Many Republican strategists consider passing tax reform essential to buttressing the GOP's position in the white-collar suburbs skeptical of Trump -- such as the four House Republicans from Orange and San Diego counties in seats whose constituents voted for Clinton. But the House's plan may be just as likely to further erode the party's defenses in those places. Independent analysts have found that the House bill raises taxes on a substantial portion of the upper-middle-class taxpayers in many of these suburbs. The reason is that to finance its cuts in income tax rates and corporate taxes, the bill eliminates an array of deductions popular with the upper middle class -- including those for student loans and for state and local income taxes -- while limiting local property-tax deductions to $10,000 and reducing the deduction for mortgage interest to $500,000, half its current level.
The Tax Policy Center, a joint project of the Urban Institute and the Brookings Institution, has calculated that by 2027 the House legislation would increase taxes for 29% of taxpayers between the 60th and 80th income percentile, 37% of those between the 80th and 90th percentile, and fully 47% of those between the 90th and 95th. And even the households in those groups whose taxes didn't increase would receive savings of $3,000 to $4,000 annually, relatively modest compared to their income. By contrast, the center calculated, while one-third of the top one percent would also pay higher taxes, those with reductions would receive an average cut of over $123,000.
The bite from the GOP bill is deeper for upper-middle-class families in major metropolitan areas, particularly in Democratic-leaning states where taxes, and usually property values, are higher. While only about one-in-five families between the 80th and 95th income percentiles in most red states would face higher taxes by 2027 under the House GOP bill, that number rises to about one-third in Colorado and Illinois, around two-fifths or more in Oregon, Virginia, Massachusetts, New York and Connecticut, and half or more in New Jersey, California and Maryland, according to a state-by-state assessment by the Institute on Taxation and Economic Policy, a liberal advocacy group.
That pattern has provoked loud complaints from some Northeast Republicans. "Let's stop pretending this tax proposal is good for everybody," Republican Rep. Dan Donovan of New York wrote last week. "The middle-income people of New York, California, Illinois and New Jersey are footing the bill for a tax break for people elsewhere."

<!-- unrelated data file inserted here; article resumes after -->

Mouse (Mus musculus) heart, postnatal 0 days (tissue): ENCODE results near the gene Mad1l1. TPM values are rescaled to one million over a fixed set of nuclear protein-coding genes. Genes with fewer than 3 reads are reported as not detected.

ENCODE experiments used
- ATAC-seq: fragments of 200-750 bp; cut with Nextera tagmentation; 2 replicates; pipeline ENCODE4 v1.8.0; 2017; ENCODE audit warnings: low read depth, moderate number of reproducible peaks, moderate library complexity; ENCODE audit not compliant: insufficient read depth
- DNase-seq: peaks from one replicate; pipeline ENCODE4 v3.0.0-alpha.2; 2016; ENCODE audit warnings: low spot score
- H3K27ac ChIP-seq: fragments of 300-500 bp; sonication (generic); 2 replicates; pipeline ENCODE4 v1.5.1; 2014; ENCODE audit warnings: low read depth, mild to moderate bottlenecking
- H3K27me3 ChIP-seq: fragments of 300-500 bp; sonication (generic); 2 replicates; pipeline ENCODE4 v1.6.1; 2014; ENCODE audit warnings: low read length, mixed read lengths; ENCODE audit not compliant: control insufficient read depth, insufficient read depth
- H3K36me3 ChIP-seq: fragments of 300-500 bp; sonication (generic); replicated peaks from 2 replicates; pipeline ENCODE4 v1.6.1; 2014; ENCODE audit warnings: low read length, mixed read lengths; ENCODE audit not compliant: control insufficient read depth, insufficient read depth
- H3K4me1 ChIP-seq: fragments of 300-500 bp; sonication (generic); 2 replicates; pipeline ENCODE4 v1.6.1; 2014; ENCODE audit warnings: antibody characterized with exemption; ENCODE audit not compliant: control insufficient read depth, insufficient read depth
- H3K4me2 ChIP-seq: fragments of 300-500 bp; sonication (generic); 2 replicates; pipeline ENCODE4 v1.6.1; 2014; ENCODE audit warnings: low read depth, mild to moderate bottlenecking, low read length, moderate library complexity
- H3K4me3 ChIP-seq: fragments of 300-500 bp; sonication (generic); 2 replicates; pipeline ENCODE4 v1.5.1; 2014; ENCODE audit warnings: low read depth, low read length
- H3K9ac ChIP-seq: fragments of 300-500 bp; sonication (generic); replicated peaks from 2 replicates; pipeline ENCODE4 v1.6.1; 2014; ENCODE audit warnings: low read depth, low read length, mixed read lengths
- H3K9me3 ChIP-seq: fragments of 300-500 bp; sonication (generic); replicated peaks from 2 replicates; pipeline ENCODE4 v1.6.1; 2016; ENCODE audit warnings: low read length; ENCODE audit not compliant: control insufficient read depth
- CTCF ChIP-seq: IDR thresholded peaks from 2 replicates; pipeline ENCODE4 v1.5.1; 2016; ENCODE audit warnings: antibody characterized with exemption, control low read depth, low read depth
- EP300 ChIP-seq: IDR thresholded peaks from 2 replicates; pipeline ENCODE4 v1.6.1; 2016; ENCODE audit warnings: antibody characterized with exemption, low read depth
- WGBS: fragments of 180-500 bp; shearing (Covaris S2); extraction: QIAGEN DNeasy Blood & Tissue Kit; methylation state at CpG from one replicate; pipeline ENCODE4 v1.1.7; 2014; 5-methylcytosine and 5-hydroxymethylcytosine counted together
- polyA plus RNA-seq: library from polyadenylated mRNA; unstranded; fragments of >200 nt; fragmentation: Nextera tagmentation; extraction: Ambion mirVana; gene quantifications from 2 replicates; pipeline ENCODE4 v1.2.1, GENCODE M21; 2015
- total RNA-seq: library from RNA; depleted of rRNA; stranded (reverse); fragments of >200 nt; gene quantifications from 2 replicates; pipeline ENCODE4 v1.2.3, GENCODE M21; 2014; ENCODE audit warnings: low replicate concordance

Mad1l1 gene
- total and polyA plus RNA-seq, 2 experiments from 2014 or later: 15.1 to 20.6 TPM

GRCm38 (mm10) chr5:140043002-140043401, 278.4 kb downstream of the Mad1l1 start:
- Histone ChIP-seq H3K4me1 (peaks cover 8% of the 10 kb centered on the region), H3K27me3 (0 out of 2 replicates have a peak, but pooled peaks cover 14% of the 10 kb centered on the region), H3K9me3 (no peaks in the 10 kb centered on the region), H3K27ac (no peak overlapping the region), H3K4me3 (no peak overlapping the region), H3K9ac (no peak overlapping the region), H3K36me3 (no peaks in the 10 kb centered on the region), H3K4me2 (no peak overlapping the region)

Or, as Tom Davis, a former Republican representative from northern Virginia, puts it, the tax bill continues the process of "the Republican Party's base moving from country club to country."
Beyond the prospect of tax increases, the House bill could also threaten suburbanites in the most expensive real estate markets with downward pressure on the value of their houses, for many their largest investment. Skylar Olsen, a senior economist at Zillow, says that in most markets, the House proposal to limit the mortgage deduction to $500,000 "would have a fairly negligible effect" on home prices. But in more expensive real estate markets, she says, "I think we would expect home values to certainly slow down, if not decline a bit in the higher-end side of the market."
Olsen, like many economists, sees a strong case for limiting the mortgage deduction, which she argues does not increase the number of people who can afford homes so much as it increases the sizes of the homes people buy. But that argument may be more difficult to sell to middle-income homeowners when the retrenchment of the mortgage deduction is being used to finance tax cuts for wealthier families and businesses.
Zillow's data show that large numbers of homeowners benefit from the existing mortgage deduction not only in the biggest cities and suburbs along the coasts (from Orange County, California, to Fairfax, Virginia), but also in such prospering interior counties as DuPage, Illinois, Forsyth, Georgia, and Arapahoe, Colorado. Not all of the homeowners in such places, by any means, would lose ground under the GOP tax plan, but enough might to roil their politics.
Each of those communities is now represented at least partly by Republicans in the House. But they -- and their colleagues in other white-collar districts around the country -- will move even more firmly to the top of the Democrats' target list for 2018 if Republicans succeed in passing a tax bill that offers such uncertain prospects for the suburban voters already recoiling from Donald Trump.